Dr Richard Lindsay

Project Summary

Interactions between organisms, both cooperative and competitive, occur in creatures from complex humans to simple RNA viruses. I am interested in how these ecological interactions evolved and how they influence the success of individuals and populations.

Fungi are model organisms for understanding eukaryotic evolution and represent important systems of study for disease management and food security. My current research is examining nutrient acquisition by fungi, how feeding mechanisms evolve and how external digestion can influence the fitness of a pathogen population.

My previous study was at Cardiff University where I studied the influence of climate change on the interactions between saprotrophic fungi and mycophagous arthropods. From here I developed my interest in the Kingdom of fungi and how their ecology has huge implications for the biota of our planet.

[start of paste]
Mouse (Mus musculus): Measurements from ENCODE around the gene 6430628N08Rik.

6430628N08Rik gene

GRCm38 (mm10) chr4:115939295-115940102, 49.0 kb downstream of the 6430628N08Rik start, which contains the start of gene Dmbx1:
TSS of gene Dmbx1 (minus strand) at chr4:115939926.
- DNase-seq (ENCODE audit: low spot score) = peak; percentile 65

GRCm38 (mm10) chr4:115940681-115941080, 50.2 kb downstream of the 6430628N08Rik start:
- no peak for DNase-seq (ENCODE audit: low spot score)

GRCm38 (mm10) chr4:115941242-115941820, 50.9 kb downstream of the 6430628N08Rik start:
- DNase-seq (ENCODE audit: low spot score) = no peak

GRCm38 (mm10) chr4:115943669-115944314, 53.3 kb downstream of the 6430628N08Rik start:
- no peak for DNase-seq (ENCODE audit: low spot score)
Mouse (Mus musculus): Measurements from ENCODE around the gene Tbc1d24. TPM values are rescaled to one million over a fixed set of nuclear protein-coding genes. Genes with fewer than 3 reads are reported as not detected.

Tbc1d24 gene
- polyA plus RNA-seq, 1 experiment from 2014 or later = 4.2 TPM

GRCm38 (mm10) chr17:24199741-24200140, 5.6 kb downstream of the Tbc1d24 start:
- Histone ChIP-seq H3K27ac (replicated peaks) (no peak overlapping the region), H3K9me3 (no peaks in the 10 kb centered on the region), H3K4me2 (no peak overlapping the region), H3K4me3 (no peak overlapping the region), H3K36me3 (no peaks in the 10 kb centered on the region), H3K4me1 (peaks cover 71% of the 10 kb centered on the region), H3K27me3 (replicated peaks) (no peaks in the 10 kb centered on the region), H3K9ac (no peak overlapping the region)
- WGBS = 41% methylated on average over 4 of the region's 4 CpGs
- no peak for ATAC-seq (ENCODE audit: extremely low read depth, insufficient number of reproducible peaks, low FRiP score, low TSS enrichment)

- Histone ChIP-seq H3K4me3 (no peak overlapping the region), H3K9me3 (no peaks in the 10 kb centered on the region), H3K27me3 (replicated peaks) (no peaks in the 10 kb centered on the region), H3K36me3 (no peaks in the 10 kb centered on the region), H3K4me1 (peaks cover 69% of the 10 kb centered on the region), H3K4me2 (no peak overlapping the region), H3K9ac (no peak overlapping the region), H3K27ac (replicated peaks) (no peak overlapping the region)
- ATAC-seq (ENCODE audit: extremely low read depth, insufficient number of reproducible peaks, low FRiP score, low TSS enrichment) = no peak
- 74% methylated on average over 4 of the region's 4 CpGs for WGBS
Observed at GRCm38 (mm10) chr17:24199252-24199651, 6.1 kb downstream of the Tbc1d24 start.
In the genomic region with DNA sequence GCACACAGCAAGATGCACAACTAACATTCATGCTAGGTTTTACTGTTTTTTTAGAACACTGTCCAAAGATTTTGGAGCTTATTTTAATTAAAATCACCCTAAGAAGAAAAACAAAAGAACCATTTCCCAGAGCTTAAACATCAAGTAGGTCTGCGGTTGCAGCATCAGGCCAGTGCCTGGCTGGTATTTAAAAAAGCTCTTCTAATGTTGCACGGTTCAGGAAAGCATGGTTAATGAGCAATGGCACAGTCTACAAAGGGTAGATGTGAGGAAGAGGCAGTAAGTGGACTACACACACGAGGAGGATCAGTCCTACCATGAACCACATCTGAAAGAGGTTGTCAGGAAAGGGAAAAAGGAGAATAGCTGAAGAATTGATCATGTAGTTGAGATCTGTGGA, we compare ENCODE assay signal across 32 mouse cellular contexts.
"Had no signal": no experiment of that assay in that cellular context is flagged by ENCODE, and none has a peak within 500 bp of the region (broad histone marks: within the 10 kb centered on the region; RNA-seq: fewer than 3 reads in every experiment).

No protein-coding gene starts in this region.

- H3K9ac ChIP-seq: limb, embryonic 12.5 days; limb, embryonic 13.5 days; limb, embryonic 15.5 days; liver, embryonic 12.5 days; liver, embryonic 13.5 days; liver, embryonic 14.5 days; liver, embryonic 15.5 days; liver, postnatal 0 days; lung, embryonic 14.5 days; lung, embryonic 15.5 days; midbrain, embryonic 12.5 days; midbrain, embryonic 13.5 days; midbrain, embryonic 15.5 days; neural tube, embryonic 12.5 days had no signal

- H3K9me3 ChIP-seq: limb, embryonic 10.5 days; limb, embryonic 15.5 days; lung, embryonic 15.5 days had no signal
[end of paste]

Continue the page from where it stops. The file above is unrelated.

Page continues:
Supervisory Team

I am a member of the Gudelj Laboratory the University of Exeter. We study experimental microbial evolution using a combination of systems and population biology. 

I am also a member of the Talbot Group where we work on understanding how fungal pathogens of plants are able to cause disease.